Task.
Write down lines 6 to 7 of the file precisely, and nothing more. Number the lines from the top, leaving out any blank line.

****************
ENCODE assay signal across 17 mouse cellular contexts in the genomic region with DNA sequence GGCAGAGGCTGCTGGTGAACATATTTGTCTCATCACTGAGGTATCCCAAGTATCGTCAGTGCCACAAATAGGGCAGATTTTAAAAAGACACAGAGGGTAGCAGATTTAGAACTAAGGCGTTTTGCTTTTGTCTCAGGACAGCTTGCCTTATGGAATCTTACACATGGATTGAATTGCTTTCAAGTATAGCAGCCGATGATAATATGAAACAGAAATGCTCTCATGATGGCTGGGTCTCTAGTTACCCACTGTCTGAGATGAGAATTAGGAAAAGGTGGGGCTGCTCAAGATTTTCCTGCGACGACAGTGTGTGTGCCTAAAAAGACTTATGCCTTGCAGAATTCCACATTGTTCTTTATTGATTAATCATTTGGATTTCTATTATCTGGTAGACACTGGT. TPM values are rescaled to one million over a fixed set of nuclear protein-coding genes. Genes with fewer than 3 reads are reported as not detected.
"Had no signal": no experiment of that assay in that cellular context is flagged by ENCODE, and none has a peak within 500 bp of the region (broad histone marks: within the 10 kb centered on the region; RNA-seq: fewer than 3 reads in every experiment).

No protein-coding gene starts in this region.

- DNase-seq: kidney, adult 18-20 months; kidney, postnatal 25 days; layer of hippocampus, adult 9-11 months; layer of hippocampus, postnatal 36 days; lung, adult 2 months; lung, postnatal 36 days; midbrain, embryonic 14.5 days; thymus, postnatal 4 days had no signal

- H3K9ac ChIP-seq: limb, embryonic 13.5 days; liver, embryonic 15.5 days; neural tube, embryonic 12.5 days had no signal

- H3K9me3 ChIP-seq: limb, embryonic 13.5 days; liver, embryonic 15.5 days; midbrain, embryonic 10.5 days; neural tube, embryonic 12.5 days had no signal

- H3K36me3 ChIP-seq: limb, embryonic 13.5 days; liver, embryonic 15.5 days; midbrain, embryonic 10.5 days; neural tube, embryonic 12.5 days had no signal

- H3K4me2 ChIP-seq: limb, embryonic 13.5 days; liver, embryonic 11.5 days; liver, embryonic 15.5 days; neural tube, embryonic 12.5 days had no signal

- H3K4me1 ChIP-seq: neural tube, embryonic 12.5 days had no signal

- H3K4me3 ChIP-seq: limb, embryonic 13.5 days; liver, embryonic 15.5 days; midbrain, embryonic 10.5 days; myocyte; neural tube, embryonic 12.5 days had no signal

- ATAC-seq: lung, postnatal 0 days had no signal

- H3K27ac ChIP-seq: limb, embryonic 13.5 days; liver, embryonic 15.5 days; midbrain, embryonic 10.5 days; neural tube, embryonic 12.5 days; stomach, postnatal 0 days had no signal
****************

- H3K9me3 ChIP-seq: limb, embryonic 13.5 days; liver, embryonic 15.5 days; midbrain, embryonic 10.5 days; neural tube, embryonic 12.5 days had no signal

- H3K36me3 ChIP-seq: limb, embryonic 13.5 days; liver, embryonic 15.5 days; midbrain, embryonic 10.5 days; neural tube, embryonic 12.5 days had no signal